John Casey was probably born in 1888, the 4th of John and Honoria Casey’s 11 children. Although his military enlistment documents record that he was born on 30 Oct 1886, other sources such as his enrolment at school, military records of his death, the Commonwealth War Graves Commission and the family plot at Fortrose cemetery all suggest that he was born in 1888. To complicate matters, John’s parents did not register his birth. In fact, they registered the births of only two of their 11 children and didn’t register their marriage. John’s medical check on enlistment tells us that, as a young adult, he was was 5’ 5” tall (165 cm) and weighed 148 lbs (67 kg). He had blue eyes and fair hair. At the time of enlistment he was a cheese maker in Waikaka, about 100 km from his parents’ farm in Otara on the Southland coast.
Britain declared war on Germany on 4 August 1914 and soon after John traveled to Milton where he enlisted on 17 August and he was made a Private (8/182) in the 1st Battalion, 14th Company, of the Otago Infantry Battalion. He was a volunteer – New Zealand didn’t introduce conscription until August 1916. Like many young men, he may have thought war was an opportunity for adventure and to experience the world beyond lives constrained by hard physical work, distance and difficult transport options.
John was among the first embarkation of soldiers from Port Chalmers to the Middle East, leaving on 16 Oct 1914. He disembarked at Alexandria on 3 December 1914 and was based in the New Zealand camp at Zeitoun, Cairo. On 12 April 1915 John and other soldiers in the Otago Infantry Regiment embarked for the Dardanelles. The records don’t tell us anything about when he landed there but he may have been among those soldiers who landed at ANZAC Cove on 25 April 1915.
In May 1915 John was evacuated back to Egypt where he was admitted to Ghezireh Palace Hospital in Cairo, the Australian General Hospital No. 2. He had synovitis of the knee, an inflammation of the membrane that protects the fluids around the joints and tendons. He rejoined his unit on 6 June 1915.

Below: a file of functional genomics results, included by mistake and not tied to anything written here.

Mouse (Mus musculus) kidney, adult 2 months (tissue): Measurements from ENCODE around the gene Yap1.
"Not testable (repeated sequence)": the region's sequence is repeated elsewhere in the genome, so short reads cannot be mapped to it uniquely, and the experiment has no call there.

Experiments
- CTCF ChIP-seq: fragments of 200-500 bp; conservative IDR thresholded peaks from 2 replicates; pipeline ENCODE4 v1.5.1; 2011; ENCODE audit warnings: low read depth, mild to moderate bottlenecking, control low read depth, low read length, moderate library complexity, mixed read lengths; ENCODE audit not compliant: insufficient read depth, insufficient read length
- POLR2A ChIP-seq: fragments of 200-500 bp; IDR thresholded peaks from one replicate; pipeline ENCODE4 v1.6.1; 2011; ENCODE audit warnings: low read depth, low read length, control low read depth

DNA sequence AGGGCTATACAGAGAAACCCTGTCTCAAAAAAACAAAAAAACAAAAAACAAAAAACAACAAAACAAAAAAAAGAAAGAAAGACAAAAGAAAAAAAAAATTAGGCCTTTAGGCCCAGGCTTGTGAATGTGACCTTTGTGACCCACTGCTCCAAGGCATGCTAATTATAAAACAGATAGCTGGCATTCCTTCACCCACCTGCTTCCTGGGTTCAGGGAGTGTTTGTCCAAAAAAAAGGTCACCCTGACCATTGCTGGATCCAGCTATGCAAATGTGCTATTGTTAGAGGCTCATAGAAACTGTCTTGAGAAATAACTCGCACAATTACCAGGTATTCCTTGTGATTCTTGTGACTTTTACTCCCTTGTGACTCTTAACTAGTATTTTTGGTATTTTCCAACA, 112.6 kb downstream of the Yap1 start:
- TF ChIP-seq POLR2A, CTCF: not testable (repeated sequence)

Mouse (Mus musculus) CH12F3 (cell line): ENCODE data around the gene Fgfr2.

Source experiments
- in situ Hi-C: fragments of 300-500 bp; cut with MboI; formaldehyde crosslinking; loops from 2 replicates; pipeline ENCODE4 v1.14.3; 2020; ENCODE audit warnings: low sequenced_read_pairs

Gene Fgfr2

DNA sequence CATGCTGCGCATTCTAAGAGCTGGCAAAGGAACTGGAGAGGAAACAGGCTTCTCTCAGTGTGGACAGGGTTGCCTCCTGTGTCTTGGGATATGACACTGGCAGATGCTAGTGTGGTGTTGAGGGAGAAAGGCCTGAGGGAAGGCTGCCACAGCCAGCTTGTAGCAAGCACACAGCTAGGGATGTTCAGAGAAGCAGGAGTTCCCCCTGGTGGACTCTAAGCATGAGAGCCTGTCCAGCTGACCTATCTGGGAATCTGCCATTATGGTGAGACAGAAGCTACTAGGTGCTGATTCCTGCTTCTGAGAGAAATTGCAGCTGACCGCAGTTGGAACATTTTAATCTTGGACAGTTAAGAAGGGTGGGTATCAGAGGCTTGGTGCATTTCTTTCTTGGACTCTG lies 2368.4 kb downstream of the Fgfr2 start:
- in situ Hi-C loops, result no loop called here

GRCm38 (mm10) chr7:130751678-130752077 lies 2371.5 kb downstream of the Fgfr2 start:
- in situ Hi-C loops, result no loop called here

The Battle of Chunuk Bair, August 8-10 1915, resulted in the deaths of many New Zealand soldiers and injury to many more . John Casey received a shrapnel wound on his arm on 8 August, was evacuated to Egypt and admitted once more to Ghezireh Palace. Ghezireh Palace had previously been a large fashionable hotel, on an island in the Nile opposite Cairo. Its grounds were adjacent to the polo ground and racecourse of the British residents’ sports club.
Nine days later John transferred to Mena Convalescent Unit, also previously a hotel on the edge of the Libyan desert and beside the Great Pyramid. On 4 Sep 1915 he was again transferred, this time to the Montazah Convalescent Unit, Alexandria. This unit was comprised of a number of buildings on the shore of the Mediterranean, allowing bathing, fishing, and boating. He remained in Egypt until 31 October when he was sent back to the Dardanelles. Given that he was away from the front for almost three months, it seems likely that his wound was serious.
While John was recovering in Egypt, many New Zealanders were withdrawn to the Greek island of Lemnos in mid-September. They returned to the Dardanelles in early November and John rejoined them at Apex Gully on 9 November. This was another poorly planned and fruitless military exercise. Rain, icy wind and snow lashed the peninsula and the soldiers’ health was poor. A huge storm at the end of November flooded trenches and caused many deaths. The men were again withdrawn and, John disembarked in Alexandria on 26 December, 1915. He was stationed at Moascar, about 100 km north east of Cairo, where they prepared for the war in Europe.
On 17 February 1916 John was AWOL from 6.30 pm roll call on the 15th to 11 pm 17th – 3 days. He forfeited 15 days pay and received FP (Field Punishment) for 7 days. Field punishment varied but he could have been placed in fetters and handcuffs, sometimes attached to a post for two hours a day, plus hard labour. AWOL was not uncommon, often occurring when soldiers went on leave, got drunk, and failed to return on time.
The Otago Infantry Regiment joined other New Zealand units and formed the NZ Expeditionary Force and embarked for Europe on 6 April, 1916. They landed at Marseilles and then took a three day rail journey to northern France where they entered the defensive line south east of Armentières.
The final chapter in John’s story was on 14 May, 1916 when he was reported as having died of pneumonia. He was buried at Hazebrouck Communal Cemetery, a cemetery maintained by The Commonwealth War Graves Commission.
While John’s military records tell us of his wounds and illnesses and of his being disciplined, there are no records of his involvement in battles or campaigns. More general accounts of New Zealand forces in this war refer to particular military units and officers but, while “the men” are occasionally counted as numbers of wounded or killed, they are rarely mentioned by name.
John Casey’s war showed him a little of the world beyond Southland but much of it was on battlefields or in hospital or convalescent units. His adventure came at the cost of being treated for injury and wounds, being punished for a brief AWOL, and ultimately dying of pneumonia.